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Record numbers of disabled staff in senior management roles in the NHS

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There are twice as many disabled senior members There are twice as many disabled senior members of staff in the NHS

The number of disabled staff in senior roles in England’s health service has more than doubled over the past three years, NHS England has announced.

The NHS Workforce Disability Equality Standard report for 2021 shows the proportion of disabled staff at very senior manager level has increased to 3.4% in 2021, from 2.8% in 2020, and 1.6% in 2019.Similarly, the proportion of Board members declaring a disability has increased from 2% in 2019 to 3.7% in 2021, matching the makeup of the wider workforce for the first time. More than 52,000 people in the NHS workforce (3.7%) declared a disability through the NHS Electronic Staff Record, an increase of 6,870 compared to 2020.

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‘It is encouraging to see the number of disabled people in senior management roles increasing each year, and almost four in five disabled staff believe they have equal opportunities for career progression and promotion,’ said Christine Rivers, Head of Workforce Disability Equality Standard (WDES) at NHS England.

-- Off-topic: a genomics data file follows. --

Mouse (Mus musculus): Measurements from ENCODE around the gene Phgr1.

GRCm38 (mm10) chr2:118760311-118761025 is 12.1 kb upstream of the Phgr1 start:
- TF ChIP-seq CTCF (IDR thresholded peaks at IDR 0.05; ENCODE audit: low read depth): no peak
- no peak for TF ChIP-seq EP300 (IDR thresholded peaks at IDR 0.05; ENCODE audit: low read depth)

‘We know that the NHS is at its best when it reflects the diversity of our country, at all levels, and how the NHS treats its staff has an impact on how it treats patients, so while the latest data shows promising progress in many areas over the past three years of the WDES, it also shines a light on areas where disparities between disabled and non-disabled staff continue to exist.’

The survey also shows that more than three quarters (76.6%) of disabled staff felt that their employer had made adequate adjustments to enable them to carry out their work, an increase of 2.8 percentage points from 2020, and almost all (97.2%) of trusts now actively facilitate the voices of disabled staff to be heard, up from 85% in 2019.

‘For our patients to get better care and outcomes, all our NHS people need to be treated fairly. The latest report shows an overall improvement in the experience of disabled colleagues working in the NHS, with almost four in five disabled staff believing they have equal opportunities for career progression and promotion. But there is always more we can do,’ said Em Wilkinson-Brice, Acting NHS Chief People Officer.

‘The findings detailed in this report will help to inform future strategic development of the WDES and the actions that will be taken in 2022. Initiatives like the WDES Innovation Fund continue to support NHS trusts and other NHS employing organisations to improve the experience and retention of disabled staff but we will continue to work tirelessly to ensure all staff are treated in accordance with our NHS values.’

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